DOJ Says Agreement Not To Recruit And To Suppress Wages In Las Vegas Case Is Clearly Illegal
Antitrust Litigation
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  • DOJ Says Agreement Not To Recruit And To Suppress Wages In Las Vegas Case Is Clearly Illegal

    On October 1, 2021, the U.S. Department of Justice (“DOJ”) filed a response in Nevada federal court opposing a motion to dismiss from defendants VDA OC LLC and its former regional manager Ryan Hee, in a case in which they are charged with agreeing with another unnamed contractor not to recruit or hire from one another, and to suppress wages for Las Vegas school nurses.  The DOJ stated that this is a simple case arguing that agreeing to allocate nurses is market division, and fixing nurses wages is price fixing, both of which have long been considered per se unlawful under the antitrust laws.

    VDA is a healthcare staffing agency that provides contract healthcare staffing services in a number of states, including Nevada.  While under previous management and a different name, together with Hee, its regional manager at the time, VDA allegedly conspired with another contractor to not recruit one another’s nurses and agreed not to negotiate any further wage increases with their own.

    The DOJ first filed its indictment against VDA and Hee in March of this year; one of a number of recent indictments alleging employee no-poach and wage-fixing agreements between competing employers.  These indictments follow on from guidance issued in 2016 announcing the Government’s intention to criminally prosecute such agreements as per se violations of the antitrust laws.  Most conduct alleged to violate the antitrust laws is judged under the “rule of reason,” which requires courts to consider potential justifications to determine if the agreement or restraint is reasonable. The per se designation is reserved for narrow classes of conduct that, through long judicial experience, have been proven to be inherently anticompetitive, and therefore criminally prosecutable.  Conduct found to be per se unlawful has tended to be price-fixing, bid rigging, and market allocation.  Defendants filed a motion to dismiss the case on its merits in September, arguing that labor market restrictions like the ones at issue here have not had the kind of judicial scrutiny necessary to class them as per se violations.  They argued that the DOJ’s assertion that they are per se violations is a “novel theory” that has not been sanctioned by the courts and raises due process concerns.  The DOJ, on the other hand, argues that the conduct at issue here is no different from categories of conduct long held to be per se illegal, namely market allocation and price fixing, and that there is nothing novel about it.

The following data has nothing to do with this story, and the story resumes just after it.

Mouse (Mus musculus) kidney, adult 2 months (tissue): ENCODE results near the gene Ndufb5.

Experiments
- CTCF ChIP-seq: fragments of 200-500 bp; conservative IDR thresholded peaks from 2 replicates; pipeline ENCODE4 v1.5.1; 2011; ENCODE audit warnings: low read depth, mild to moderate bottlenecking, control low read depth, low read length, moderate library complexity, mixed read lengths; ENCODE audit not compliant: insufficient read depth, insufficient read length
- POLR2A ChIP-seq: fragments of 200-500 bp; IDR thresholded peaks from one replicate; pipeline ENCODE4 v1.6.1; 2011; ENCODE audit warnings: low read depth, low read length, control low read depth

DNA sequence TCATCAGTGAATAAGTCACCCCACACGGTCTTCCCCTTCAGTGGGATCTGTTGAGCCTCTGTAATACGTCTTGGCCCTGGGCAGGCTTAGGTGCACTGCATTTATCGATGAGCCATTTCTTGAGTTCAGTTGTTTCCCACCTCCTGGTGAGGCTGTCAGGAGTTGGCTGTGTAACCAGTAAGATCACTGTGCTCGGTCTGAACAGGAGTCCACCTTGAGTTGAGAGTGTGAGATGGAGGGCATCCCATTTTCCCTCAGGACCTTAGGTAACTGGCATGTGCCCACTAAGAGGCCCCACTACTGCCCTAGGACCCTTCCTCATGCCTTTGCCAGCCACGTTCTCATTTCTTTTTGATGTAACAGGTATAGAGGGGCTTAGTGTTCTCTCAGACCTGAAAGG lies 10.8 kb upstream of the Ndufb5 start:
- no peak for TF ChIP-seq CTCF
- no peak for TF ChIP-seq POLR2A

In its recent filing, the DOJ asks the court to reject defendants’ “newly minted employer-cartel exception to the per se rule against horizontal market allocation,” saying that they “misapprehend the role of ‘judicial experience’ in the per se rule’s application.”  Its response distinguishes the decision to recognize “a new per se rule” from the decision about whether conduct falls within a category of economic restraint necessarily prohibited by Section 1 of the Sherman Act.  Accordingly, it argues, the per se rule applies to horizonal restraints even if not “precisely identical” to those that appear in the case law as a per se violation.

    The DOJ also addresses defendants’ argument that the restraints were ancillary to a separate procompetitive venture, saying that would require evidence of a meaningful business integration between the parties to the challenged restraint, which there was not in this case according to the DOJ.  They also answer defendants’ constitutional claims, saying that because this is not a new type of prosecution defendants had fair notice of the conduct’s illegality, and the claim that the per se rule itself is unconstitutional is foreclosed by settled precedent to the contrary.  According to the DOJ, “[s]ome antitrust cases are complicated.  This one is not.”

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